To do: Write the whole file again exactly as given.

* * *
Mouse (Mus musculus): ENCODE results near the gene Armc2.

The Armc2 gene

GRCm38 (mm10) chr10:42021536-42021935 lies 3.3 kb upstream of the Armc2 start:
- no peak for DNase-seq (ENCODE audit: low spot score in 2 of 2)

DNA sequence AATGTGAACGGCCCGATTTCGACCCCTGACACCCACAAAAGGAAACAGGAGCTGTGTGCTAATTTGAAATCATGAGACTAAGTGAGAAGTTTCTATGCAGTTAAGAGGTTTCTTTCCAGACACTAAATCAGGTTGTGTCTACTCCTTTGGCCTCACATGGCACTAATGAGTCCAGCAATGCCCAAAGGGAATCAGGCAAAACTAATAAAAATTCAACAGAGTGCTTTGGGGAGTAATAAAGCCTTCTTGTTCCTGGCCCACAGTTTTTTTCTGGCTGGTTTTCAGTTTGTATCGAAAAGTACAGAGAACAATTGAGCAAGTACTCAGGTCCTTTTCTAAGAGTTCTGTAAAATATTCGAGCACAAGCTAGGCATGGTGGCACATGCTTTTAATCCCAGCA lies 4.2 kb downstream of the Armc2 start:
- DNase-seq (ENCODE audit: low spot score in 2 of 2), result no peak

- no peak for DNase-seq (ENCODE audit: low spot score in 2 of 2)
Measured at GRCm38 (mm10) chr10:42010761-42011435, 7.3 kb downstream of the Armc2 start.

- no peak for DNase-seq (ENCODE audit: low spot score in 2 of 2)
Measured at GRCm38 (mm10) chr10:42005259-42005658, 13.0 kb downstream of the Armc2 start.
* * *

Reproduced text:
Mouse (Mus musculus): ENCODE results near the gene Armc2.

The Armc2 gene

GRCm38 (mm10) chr10:42021536-42021935 lies 3.3 kb upstream of the Armc2 start:
- no peak for DNase-seq (ENCODE audit: low spot score in 2 of 2)

DNA sequence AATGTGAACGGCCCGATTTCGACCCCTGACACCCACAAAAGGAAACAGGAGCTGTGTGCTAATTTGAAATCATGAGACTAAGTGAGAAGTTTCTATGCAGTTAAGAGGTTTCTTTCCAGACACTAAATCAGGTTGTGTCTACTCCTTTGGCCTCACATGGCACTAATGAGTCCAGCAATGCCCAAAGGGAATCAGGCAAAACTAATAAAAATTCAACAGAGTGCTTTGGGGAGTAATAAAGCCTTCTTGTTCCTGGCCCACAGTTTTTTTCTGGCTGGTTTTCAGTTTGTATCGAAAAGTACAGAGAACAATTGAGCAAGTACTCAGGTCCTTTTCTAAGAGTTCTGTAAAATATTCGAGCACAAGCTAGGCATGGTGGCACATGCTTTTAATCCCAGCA lies 4.2 kb downstream of the Armc2 start:
- DNase-seq (ENCODE audit: low spot score in 2 of 2), result no peak

- no peak for DNase-seq (ENCODE audit: low spot score in 2 of 2)
Measured at GRCm38 (mm10) chr10:42010761-42011435, 7.3 kb downstream of the Armc2 start.

- no peak for DNase-seq (ENCODE audit: low spot score in 2 of 2)
Measured at GRCm38 (mm10) chr10:42005259-42005658, 13.0 kb downstream of the Armc2 start.